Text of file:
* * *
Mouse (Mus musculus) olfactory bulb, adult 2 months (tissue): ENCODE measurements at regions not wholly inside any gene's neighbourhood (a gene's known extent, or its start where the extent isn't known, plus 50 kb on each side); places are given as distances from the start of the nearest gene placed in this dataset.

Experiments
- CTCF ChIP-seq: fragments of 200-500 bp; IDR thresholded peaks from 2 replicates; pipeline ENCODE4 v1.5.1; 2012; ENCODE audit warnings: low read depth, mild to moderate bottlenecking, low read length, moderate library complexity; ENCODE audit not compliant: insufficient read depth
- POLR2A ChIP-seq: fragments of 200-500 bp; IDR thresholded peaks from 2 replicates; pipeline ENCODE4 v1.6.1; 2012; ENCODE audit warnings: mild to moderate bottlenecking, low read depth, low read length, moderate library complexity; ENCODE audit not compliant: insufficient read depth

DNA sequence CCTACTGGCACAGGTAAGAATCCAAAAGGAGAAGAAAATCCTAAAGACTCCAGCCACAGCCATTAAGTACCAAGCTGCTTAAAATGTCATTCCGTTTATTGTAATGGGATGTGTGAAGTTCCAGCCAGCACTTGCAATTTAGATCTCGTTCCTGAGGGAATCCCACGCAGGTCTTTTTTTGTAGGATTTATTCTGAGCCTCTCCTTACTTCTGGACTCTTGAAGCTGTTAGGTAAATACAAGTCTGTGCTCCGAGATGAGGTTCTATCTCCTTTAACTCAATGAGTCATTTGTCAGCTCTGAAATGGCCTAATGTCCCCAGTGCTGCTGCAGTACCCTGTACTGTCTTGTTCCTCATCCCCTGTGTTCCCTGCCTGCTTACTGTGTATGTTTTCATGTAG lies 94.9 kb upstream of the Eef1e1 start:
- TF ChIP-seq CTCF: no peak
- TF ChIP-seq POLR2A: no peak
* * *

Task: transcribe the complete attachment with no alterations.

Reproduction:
Mouse (Mus musculus) olfactory bulb, adult 2 months (tissue): ENCODE measurements at regions not wholly inside any gene's neighbourhood (a gene's known extent, or its start where the extent isn't known, plus 50 kb on each side); places are given as distances from the start of the nearest gene placed in this dataset.

Experiments
- CTCF ChIP-seq: fragments of 200-500 bp; IDR thresholded peaks from 2 replicates; pipeline ENCODE4 v1.5.1; 2012; ENCODE audit warnings: low read depth, mild to moderate bottlenecking, low read length, moderate library complexity; ENCODE audit not compliant: insufficient read depth
- POLR2A ChIP-seq: fragments of 200-500 bp; IDR thresholded peaks from 2 replicates; pipeline ENCODE4 v1.6.1; 2012; ENCODE audit warnings: mild to moderate bottlenecking, low read depth, low read length, moderate library complexity; ENCODE audit not compliant: insufficient read depth

DNA sequence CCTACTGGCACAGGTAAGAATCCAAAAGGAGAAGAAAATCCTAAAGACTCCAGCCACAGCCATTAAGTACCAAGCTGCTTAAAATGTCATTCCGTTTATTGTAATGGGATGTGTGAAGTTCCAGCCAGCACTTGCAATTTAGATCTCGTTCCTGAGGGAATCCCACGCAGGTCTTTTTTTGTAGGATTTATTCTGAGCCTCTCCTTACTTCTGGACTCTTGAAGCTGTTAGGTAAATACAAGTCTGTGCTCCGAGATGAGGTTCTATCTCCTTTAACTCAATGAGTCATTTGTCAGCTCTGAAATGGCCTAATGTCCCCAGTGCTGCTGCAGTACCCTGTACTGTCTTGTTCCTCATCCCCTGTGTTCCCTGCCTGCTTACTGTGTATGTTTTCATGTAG lies 94.9 kb upstream of the Eef1e1 start:
- TF ChIP-seq CTCF: no peak
- TF ChIP-seq POLR2A: no peak